Don’t Throw Those Melon Seeds Away!

They’re loaded with amazing nutritional benefits. If you have a high-speed blender, you should be tossing your melon seeds into your fruit smoothies or roasting them for one of the best snacks around. People in China and the Middle East have known about their nutritional impact for centuries so they figured out how to roast them and have been snacking on them ever since. Just look at how healthy melon seeds are:

Cantaloupe and honeydew melon seeds have a similar nutritional profile. They are rich in vitamins A, B6, B12, D, E, K, niacin (B3), riboflavin (B2), thiamine (B1), pantothenic acid (B5) as well as choline. They are also high in the minerals calcium, potassium, iron, magnesium, manganese, phosphorus, selenium and zinc.

And that’s not all: only 100 grams of cantaloupe seeds contains a whopping 21 grams of protein. That’s almost identical to the same portion of fish, which has about 22 grams of protein. By comparison, a 4 ounce ground beef patty has 28 grams of protein. However, most folks don’t connect cantaloupe seeds to protein.

With their healthy reputation now established, let’s look at how to make cantaloupe or honeydew melon seed juice. This information is from Michelle Schoffro Cook (MSc, RNCP, ROHP, DNM, PhD), an international best-selling author and board-certified doctor of natural medicine. She shared this how-to on one of my favorite sites, Care2 (


  • Cut your melon in half.

  • Scoop out the seeds and flesh and place this in your blender.

  • Add water (4 cups with the seeds of two medium-sized melons works well).

  • Blend on high until the seeds are well ground. If using a high-speed blender, you can now simply add any other fruits and a few ice cubes and you’re good to go. Enjoy this healthy drink!

But if yours isn’t a high-speed blender,

  • then simply pour your ground seed water into a nut milk straining bag (available from most health food stores) or a cheese-cloth lined strainer over a pitcher to collect the juice.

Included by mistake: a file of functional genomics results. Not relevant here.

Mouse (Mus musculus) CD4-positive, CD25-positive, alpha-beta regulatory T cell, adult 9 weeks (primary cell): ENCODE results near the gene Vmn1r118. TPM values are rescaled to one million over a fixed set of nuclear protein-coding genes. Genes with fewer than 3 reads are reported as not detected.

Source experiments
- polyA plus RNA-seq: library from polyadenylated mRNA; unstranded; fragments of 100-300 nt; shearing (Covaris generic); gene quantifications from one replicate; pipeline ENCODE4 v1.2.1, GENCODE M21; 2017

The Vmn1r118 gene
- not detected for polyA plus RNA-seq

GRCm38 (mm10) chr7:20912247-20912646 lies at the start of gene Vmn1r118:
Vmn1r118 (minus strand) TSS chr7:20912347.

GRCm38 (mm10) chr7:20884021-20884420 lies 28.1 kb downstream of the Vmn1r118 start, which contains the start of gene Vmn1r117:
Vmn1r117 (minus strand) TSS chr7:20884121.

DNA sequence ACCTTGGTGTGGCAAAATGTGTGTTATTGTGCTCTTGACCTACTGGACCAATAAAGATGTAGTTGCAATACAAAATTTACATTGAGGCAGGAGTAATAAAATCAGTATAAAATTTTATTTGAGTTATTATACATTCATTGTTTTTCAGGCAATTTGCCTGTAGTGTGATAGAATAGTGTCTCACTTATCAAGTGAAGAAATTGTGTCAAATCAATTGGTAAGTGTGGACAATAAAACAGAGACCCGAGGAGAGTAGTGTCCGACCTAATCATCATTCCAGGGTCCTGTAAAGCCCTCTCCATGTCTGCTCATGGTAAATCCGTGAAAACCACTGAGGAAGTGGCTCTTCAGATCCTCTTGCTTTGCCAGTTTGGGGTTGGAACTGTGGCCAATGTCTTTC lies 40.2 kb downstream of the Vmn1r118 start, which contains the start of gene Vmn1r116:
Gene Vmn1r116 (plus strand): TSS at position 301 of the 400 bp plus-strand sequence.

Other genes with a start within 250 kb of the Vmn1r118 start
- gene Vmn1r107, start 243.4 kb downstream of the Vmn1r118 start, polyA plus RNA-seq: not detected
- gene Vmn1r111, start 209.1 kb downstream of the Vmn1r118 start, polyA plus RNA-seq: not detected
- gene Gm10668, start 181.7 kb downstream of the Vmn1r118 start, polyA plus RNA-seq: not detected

• As this juice is draining, blend up another fruit or two.

  • Pour this blended fruit and the drained seed juice over ice and enjoy.

Or use it as a liquid base for your favorite smoothies. The seed juice works especially well with fresh or frozen strawberries.

But as mentioned, melon seeds are also delicious when roasted, just like those pumpkin seeds you roast every fall. Here are the steps:

  • Cut a melon in half.

  • Scoop out the seeds and flesh.

  • Pull the seeds from the flesh. Don’t worry about perfection here as rinsing and baking will remove some of the flesh as well.

  • Rinse in a strainer under cold water.

  • In a small bowl, combine the seeds with a splash of olive oil and a dash of sea salt. You can use other seasonings if you’d like.

  • Spread the seeds on a parchment-lined baking sheet, cover with foil and bake in a 400ºF oven for approximately 10 minutes or until seeds are golden brown.

  • Check periodically to prevent them from burning.

They are chewier than roasted pumpkin seeds but are still delicious. But if a chewy seed doesn’t appeal to you, then wait until the seeds cool and then grind them in a coffee grinder. Serve on top of soups, sandwiches, stews, or curries. Or use as a topping on macaroni and cheese or your favorite casserole in place of bread crumbs.

Cantaloupe and honey dew aren’t the only melon seeds you can roast. Watermelon seeds are delicious this way as well. Roasted watermelon seeds are found in Middle Eastern diets. Watermelon seeds are also loaded with nutrition. They’re high in B-complex vitamins, vitamin A, vitamin C, iron, magnesium, potassium and zinc.

Here’s how to roast watermelon seeds (black seeds only):

  • Rinse them well.

  • Spread out on a parchment-lined baking sheet.

  • Sprinkle with sea salt.

  • Allow to dry prior to baking for best results.

  • Bake in a 325ºF oven for 15 to 20 minutes.

So now we know. There’s no need to throw away those melon seeds when you can turn them into delicious snacks, juice, and a health-packed smoothie base!


    Alice Osborne
    Weekly Newsletter Contributor since 2006
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